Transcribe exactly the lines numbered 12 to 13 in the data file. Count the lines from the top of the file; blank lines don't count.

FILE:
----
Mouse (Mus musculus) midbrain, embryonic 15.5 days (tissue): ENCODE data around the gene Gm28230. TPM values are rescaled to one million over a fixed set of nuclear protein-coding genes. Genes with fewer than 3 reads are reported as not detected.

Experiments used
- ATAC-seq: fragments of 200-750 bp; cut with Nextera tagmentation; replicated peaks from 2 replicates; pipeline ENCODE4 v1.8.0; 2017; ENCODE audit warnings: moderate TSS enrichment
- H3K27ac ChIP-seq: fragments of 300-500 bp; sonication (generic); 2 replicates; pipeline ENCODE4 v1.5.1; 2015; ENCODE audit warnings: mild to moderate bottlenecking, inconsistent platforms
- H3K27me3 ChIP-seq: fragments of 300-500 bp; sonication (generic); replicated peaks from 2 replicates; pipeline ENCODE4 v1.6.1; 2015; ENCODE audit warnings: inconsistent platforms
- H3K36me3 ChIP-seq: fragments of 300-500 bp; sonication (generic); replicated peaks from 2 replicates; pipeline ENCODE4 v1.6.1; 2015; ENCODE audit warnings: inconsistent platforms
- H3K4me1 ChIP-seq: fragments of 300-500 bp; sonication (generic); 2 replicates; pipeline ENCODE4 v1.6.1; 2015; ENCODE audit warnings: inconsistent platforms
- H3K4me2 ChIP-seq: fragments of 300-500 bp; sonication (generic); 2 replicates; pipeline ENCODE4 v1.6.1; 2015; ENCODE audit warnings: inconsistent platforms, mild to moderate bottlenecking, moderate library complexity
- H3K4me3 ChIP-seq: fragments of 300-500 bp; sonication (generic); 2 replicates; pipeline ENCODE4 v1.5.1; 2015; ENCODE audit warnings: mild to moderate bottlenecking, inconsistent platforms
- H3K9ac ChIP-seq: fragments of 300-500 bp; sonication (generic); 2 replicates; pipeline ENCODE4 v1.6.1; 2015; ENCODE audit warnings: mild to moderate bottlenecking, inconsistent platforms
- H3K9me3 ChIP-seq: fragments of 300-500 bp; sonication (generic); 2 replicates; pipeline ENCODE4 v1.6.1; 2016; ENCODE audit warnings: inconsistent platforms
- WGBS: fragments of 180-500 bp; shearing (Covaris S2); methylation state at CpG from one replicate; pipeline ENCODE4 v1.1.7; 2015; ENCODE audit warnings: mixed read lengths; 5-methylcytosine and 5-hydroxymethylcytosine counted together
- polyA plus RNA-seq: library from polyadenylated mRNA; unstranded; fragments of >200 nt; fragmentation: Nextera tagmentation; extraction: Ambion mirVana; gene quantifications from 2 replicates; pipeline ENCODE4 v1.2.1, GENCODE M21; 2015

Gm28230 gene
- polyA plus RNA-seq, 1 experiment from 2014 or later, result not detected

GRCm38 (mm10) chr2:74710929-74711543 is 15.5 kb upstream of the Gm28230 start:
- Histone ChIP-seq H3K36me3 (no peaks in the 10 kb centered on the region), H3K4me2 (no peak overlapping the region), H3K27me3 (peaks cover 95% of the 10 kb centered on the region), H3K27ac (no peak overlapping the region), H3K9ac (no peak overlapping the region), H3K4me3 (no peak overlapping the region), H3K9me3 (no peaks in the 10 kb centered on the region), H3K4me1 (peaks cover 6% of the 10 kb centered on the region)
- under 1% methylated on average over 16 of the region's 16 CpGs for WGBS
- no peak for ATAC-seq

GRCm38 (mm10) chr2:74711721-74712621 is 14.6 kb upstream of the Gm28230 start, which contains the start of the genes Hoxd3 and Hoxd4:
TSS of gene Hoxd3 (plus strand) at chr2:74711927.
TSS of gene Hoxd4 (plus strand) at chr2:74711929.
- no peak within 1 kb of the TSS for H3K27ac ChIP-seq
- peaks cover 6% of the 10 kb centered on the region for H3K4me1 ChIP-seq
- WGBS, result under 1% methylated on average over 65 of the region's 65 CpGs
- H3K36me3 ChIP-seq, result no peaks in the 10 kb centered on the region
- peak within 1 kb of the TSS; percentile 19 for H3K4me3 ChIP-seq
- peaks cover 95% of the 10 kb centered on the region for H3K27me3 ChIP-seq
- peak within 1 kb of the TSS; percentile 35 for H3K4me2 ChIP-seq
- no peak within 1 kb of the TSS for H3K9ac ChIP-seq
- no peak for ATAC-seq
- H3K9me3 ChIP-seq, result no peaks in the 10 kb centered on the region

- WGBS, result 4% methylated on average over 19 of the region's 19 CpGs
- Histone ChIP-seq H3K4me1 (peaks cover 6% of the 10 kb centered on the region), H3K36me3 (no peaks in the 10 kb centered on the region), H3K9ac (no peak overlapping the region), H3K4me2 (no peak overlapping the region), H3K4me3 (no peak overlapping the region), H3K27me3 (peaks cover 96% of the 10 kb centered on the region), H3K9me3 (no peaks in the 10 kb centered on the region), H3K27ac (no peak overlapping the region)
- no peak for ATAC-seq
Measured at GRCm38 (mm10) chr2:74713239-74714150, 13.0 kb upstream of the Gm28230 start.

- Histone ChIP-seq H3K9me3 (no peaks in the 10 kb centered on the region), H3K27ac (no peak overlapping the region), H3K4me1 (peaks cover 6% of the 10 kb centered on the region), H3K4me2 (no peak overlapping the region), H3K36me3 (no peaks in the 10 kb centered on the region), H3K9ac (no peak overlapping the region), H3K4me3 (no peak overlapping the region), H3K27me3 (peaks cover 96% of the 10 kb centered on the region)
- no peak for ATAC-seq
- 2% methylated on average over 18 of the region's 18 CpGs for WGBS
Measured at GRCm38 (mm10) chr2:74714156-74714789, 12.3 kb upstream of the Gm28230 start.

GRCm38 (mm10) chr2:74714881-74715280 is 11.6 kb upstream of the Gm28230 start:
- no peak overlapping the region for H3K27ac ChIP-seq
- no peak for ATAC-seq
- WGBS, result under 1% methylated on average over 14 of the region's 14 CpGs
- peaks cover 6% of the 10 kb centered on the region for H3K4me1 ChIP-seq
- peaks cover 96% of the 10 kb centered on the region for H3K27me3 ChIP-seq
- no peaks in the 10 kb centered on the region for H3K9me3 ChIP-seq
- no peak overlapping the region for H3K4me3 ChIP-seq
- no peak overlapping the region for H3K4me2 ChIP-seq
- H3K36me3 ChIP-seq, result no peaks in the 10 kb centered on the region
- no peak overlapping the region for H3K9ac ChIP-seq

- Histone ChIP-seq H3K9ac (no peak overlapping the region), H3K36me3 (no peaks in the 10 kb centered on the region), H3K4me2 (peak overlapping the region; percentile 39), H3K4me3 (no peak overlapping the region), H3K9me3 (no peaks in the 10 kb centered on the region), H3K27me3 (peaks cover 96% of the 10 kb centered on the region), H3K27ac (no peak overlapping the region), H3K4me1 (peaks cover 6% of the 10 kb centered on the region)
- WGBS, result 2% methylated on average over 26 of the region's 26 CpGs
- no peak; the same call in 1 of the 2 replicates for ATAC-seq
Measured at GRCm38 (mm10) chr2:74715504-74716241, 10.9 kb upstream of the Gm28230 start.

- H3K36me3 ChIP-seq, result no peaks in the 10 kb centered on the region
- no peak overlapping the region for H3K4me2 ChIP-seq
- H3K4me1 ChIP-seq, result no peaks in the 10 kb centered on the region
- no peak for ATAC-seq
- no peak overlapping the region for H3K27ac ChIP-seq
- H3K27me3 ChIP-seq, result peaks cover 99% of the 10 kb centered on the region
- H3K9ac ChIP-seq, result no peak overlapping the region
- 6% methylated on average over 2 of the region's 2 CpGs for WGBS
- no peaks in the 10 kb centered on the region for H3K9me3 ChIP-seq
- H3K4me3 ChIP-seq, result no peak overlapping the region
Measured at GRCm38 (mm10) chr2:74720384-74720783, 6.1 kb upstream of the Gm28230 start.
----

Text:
- WGBS: fragments of 180-500 bp; shearing (Covaris S2); methylation state at CpG from one replicate; pipeline ENCODE4 v1.1.7; 2015; ENCODE audit warnings: mixed read lengths; 5-methylcytosine and 5-hydroxymethylcytosine counted together
- polyA plus RNA-seq: library from polyadenylated mRNA; unstranded; fragments of >200 nt; fragmentation: Nextera tagmentation; extraction: Ambion mirVana; gene quantifications from 2 replicates; pipeline ENCODE4 v1.2.1, GENCODE M21; 2015